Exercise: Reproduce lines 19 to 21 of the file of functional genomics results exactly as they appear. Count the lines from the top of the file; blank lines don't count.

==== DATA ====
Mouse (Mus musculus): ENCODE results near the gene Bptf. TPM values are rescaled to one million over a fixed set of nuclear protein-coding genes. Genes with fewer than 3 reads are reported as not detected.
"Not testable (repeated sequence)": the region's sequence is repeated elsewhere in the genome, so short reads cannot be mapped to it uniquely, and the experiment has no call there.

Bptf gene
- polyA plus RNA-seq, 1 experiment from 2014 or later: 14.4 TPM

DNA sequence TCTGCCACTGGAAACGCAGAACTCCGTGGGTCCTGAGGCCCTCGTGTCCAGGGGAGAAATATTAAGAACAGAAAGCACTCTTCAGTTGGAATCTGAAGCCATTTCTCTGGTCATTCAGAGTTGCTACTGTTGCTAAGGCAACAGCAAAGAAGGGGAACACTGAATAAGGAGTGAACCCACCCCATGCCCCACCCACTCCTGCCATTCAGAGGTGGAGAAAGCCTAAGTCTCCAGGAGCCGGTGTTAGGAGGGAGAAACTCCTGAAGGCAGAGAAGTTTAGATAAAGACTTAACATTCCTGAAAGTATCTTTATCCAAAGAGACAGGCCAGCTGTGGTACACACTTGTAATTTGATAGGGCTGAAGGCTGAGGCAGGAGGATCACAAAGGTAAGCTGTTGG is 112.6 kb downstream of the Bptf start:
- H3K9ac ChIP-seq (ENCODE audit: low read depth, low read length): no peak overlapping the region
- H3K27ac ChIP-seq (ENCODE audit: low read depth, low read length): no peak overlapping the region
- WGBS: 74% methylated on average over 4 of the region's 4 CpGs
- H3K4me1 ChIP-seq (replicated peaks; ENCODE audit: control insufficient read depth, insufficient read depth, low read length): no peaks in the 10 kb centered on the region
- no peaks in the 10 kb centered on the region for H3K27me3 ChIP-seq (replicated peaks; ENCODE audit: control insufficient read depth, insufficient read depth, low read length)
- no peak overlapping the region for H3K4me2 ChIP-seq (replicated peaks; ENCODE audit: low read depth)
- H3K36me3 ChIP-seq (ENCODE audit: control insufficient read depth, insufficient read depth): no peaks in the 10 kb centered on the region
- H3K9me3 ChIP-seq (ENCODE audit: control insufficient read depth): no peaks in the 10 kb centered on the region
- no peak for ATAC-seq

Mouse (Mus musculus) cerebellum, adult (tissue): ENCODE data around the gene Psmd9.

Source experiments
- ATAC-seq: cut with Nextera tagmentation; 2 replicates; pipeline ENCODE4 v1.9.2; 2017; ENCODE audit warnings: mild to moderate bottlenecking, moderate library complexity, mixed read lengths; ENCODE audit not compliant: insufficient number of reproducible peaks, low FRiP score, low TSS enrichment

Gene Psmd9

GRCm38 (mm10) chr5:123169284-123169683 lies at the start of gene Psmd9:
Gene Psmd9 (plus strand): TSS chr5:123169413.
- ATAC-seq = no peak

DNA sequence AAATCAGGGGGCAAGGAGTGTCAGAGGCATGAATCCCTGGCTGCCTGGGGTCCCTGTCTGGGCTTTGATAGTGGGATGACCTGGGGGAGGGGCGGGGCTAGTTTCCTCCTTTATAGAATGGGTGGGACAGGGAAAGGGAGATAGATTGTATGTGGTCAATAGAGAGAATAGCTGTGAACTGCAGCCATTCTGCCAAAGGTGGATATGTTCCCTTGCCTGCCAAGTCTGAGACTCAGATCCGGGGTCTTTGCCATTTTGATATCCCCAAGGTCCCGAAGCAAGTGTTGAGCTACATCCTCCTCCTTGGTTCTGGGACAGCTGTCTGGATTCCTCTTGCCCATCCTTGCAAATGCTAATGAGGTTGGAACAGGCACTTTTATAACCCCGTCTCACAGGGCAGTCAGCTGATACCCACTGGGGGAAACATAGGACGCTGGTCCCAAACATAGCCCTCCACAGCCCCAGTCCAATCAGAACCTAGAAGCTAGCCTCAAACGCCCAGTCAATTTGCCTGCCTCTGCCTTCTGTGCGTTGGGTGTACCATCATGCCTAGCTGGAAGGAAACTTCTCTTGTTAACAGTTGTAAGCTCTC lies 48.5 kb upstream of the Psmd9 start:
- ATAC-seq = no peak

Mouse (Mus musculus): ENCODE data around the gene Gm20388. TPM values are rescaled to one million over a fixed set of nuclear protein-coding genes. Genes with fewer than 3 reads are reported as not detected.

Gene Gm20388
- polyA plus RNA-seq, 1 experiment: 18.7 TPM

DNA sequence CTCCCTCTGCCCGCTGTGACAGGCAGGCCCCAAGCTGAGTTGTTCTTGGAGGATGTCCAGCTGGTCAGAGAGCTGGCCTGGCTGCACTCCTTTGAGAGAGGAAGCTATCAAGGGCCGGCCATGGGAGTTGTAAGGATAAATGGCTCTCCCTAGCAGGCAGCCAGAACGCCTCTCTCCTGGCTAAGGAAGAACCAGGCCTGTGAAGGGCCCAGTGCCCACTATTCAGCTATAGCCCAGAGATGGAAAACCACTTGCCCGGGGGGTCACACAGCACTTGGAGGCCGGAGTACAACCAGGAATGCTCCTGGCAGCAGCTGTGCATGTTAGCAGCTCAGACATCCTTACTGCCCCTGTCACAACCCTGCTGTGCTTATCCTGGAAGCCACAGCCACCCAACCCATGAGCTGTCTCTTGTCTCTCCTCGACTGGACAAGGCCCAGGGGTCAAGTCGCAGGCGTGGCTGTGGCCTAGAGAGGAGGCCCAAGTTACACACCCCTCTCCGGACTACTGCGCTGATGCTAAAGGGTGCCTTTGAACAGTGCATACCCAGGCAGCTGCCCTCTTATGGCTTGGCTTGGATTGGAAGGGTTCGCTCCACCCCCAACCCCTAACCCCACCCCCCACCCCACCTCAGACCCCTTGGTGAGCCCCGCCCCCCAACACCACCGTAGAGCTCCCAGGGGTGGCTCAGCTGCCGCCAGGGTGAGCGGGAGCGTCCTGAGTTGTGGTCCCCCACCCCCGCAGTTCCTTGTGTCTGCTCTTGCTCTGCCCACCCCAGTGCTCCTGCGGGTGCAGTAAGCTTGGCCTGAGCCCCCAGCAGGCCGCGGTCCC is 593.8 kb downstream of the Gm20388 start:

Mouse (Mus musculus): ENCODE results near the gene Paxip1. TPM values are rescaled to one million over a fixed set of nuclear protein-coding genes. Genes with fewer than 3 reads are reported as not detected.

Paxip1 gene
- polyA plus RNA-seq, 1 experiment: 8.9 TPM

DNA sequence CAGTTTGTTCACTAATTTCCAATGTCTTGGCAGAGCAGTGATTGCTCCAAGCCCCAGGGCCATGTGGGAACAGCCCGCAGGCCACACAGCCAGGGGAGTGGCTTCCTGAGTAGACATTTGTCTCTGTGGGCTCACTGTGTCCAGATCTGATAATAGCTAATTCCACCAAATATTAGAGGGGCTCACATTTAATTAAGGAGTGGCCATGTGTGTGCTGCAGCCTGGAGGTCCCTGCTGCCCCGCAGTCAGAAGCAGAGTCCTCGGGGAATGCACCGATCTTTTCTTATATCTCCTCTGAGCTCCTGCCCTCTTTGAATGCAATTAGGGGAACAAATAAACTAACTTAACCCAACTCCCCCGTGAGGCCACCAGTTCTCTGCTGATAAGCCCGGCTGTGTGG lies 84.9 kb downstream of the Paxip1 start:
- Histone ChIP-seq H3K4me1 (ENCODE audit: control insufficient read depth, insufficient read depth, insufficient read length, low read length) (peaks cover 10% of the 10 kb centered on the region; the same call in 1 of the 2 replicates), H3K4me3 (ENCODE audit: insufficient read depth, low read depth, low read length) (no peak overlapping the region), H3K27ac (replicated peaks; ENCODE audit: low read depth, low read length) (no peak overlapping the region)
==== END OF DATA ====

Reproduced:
GRCm38 (mm10) chr5:123169284-123169683 lies at the start of gene Psmd9:
Gene Psmd9 (plus strand): TSS chr5:123169413.
- ATAC-seq = no peak